Fate SRD asks:
How should my group of hearing players approach playing a game where all the PCs are deaf?
Context: A wailing wind was released on the world, causing those who hear it to either go crazy or become servants of dark power. Only the deaf are immune.
First, let’s set aside the discussion about the word “crazy” as an ableist term. That’s a huge discussion by itself, but for the sake of this discussion we’ll assume the supernatural wind has caused those who hear it to behave erratically.
Next, there’s the question of motive. Are we playing deaf characters because we want to explore a certain aspect of gameplay or the human condition, or because it’s simply a conceit of the adventure? If the latter, I would challenge you to reconsider your motives and perhaps the adventure as a whole. Motives and intentions are powerful, and they can set the stage for what happens at the table. We’ll assume that the intention is to explore the topic in a meaningful and respectful manner, and I firmly believe that is the case for you and your hypothetical party because you wouldn’t be asking this question if it were not.
I believe that all people, regardless of disability identity, have the right to play disabled characters. Not everyone agrees with me, but I wouldn’t have written Survival of the Able if I didn’t believe people could be trusted to play disabled characters respectfully. You don’t need to be deaf (or blind, or live with chronic pain, etc.) to honestly wish to explore what it might be like in the context of a game. There are a few things I would suggest when exploring disability through gameplay though, and they apply equally to the aforementioned adventure seed, Survival of the Able, and any other game where you might wish to play as disabled characters.
Living with a disability and using props to play act as disabled are two very different things. I wouldn’t sit down to a game where all the characters are deaf and expect the players to wear noise cancelling headphones so they couldn’t communicate verbally with one another. For one, it might prove difficult without knowing proper sign language. For another thing, it does no service to anyone and only furthers stereotypes that having a disability must be hard, so it’s okay to pity disabled people.
This would be akin to putting on a blindfold and trying to live a day in the life of a blind person. If you’re not accustomed to it, you’ll bumble around, break things, and come away without a real understanding of how blind people actually operate.
What I would encourage, then, is to do what role-players do best: put yourselves in the role of your character, whoever that is and whatever abilities they may have. You don’t need to know how to cast magic missile in real life to be able to pretend it in-game. You don’t need to be deaf to imagine your character facing adversity and overcoming the challenges that might present. The key is to remember that disabled people can be bad-asses too, so don’t let their disabilities prevent them from being heroic and doing heroic things. Let their disabilities shape who they are and how they interact with the world, but remember that they’re capable people.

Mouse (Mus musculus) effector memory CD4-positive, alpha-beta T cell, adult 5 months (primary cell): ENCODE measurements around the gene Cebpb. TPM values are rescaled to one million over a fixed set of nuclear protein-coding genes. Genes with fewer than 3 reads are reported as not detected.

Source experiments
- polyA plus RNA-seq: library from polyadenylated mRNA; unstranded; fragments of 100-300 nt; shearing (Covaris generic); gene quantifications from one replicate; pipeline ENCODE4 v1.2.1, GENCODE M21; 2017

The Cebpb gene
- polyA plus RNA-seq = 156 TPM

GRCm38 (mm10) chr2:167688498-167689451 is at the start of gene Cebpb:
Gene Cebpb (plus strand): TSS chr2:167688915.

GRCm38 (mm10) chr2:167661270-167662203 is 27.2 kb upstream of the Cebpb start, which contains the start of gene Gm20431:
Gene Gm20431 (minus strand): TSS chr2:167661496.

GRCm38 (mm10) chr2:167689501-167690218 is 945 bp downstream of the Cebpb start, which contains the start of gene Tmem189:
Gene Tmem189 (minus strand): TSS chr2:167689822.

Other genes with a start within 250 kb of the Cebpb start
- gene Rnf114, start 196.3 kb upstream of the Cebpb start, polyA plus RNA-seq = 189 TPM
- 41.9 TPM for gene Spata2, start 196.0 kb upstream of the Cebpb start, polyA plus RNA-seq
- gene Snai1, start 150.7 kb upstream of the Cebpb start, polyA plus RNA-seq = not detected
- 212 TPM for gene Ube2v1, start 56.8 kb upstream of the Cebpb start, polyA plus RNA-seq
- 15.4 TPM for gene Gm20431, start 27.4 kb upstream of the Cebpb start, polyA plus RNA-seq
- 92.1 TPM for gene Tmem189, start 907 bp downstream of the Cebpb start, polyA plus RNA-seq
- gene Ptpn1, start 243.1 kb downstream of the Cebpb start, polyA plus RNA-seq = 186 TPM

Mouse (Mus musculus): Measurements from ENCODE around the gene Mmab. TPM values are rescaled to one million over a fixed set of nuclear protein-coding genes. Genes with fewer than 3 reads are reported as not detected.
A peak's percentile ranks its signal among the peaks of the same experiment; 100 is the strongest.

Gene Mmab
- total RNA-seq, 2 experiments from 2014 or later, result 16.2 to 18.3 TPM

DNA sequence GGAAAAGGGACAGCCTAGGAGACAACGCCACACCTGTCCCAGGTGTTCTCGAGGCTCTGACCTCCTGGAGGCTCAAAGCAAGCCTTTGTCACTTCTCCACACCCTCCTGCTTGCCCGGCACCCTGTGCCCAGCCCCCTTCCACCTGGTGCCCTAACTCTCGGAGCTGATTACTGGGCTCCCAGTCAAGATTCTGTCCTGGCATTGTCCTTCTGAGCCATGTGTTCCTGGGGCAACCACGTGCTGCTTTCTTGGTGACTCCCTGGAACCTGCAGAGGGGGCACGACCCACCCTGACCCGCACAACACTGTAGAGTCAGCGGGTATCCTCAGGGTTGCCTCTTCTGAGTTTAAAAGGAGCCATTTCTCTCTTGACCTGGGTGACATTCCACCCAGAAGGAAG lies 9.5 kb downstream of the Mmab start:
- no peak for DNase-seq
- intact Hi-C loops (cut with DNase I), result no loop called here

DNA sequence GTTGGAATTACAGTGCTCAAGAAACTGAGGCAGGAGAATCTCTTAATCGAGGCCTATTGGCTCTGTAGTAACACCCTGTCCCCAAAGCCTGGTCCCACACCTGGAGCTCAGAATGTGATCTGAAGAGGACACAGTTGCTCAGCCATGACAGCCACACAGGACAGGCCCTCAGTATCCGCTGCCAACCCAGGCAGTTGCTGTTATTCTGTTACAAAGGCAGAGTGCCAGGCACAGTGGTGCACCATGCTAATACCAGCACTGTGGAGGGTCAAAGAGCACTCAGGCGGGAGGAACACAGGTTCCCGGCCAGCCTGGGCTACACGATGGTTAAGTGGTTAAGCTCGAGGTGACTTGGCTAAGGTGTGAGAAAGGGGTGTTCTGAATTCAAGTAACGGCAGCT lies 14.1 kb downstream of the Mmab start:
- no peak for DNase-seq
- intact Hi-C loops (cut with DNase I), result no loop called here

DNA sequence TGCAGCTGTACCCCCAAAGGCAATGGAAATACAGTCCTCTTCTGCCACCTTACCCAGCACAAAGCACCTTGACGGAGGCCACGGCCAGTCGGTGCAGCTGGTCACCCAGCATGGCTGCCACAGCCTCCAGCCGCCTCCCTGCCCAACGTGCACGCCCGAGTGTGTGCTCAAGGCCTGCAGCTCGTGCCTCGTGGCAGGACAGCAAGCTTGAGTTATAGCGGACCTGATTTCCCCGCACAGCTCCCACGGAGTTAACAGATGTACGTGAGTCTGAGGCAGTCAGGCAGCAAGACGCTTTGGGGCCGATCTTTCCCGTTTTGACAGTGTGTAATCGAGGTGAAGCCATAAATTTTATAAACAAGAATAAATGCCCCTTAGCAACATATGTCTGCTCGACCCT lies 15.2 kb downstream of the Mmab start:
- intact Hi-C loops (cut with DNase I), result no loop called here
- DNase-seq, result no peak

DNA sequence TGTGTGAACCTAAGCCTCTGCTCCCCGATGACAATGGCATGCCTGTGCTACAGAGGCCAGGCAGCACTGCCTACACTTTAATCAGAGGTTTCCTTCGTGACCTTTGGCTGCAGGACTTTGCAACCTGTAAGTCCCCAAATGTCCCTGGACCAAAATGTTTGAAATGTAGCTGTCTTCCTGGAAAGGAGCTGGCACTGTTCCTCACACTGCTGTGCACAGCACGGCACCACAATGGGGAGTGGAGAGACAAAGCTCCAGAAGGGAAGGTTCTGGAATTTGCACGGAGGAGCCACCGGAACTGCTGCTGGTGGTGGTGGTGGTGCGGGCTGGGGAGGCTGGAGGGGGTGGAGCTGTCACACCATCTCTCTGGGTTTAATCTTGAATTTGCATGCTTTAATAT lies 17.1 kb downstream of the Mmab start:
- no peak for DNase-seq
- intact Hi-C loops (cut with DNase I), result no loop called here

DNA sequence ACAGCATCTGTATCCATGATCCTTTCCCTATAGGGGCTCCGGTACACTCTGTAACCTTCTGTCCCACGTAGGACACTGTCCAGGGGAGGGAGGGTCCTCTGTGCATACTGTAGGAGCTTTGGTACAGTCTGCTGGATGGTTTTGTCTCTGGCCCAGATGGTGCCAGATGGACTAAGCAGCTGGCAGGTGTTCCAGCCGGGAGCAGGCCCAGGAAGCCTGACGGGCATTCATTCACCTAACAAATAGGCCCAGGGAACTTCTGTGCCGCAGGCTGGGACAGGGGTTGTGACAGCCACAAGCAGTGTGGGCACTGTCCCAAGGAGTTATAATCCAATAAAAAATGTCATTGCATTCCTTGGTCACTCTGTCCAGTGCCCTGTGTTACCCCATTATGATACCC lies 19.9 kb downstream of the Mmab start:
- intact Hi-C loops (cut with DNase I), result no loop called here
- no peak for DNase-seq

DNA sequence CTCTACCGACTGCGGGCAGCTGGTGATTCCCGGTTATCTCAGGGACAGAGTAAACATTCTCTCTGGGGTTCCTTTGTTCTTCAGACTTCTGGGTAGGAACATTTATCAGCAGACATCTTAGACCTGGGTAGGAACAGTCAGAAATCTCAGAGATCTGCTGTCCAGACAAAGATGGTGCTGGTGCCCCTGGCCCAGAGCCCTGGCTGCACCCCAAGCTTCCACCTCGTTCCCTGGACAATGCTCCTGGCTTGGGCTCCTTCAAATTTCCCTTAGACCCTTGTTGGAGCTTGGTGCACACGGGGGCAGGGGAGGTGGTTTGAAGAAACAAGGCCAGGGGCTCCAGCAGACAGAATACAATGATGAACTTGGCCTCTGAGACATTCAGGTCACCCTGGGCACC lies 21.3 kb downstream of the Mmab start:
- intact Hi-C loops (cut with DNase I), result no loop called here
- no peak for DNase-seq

When playing characters who have disabilities you haven’t experienced yourself, just remember these three things: be respectful, remember they are people too, and have fun.
Readers, do you agree or disagree with my take on this? Do you have anything to add? Send an email to email@example.com and we may feature your comments in a future issue of the zine.
Many games use sanity levels separate from health levels. If your sanity falls below a certain point, you’re insane until your next rest/healing. It’s a fun idea, but definitely offensive. How do we fix it? Can we fix it? Is there an alternative?
Returning to the discussion about the word “crazy” being ableist, the same can be said about many sanity mechanics. Terms such as “crazy,” “insane,” and “stupid” have been used to ridicule and diminish people with mental health differences and learning disabilities. Words like these have been weaponized and are often harmful even when not used with the expressed purpose of injuring someone.
Many games, especially in the horror genre, have a sanity mechanic that is used to illustrate your character’s mental fortitude and well-being. Once you lose all your sanity points, you are said to go insane. Depending on the game, this can be a fate worse than death.
I admit, I struggled with this myself when designing Survival of the Able. As a horror game, it seemed fitting to show the mental strain and trauma that a character experiences when facing hunger, thirst, discomfort, and zombies. I wanted to showcase a bit of the human experience and how characters may respond negatively when faced with horrors beyond their knowledge.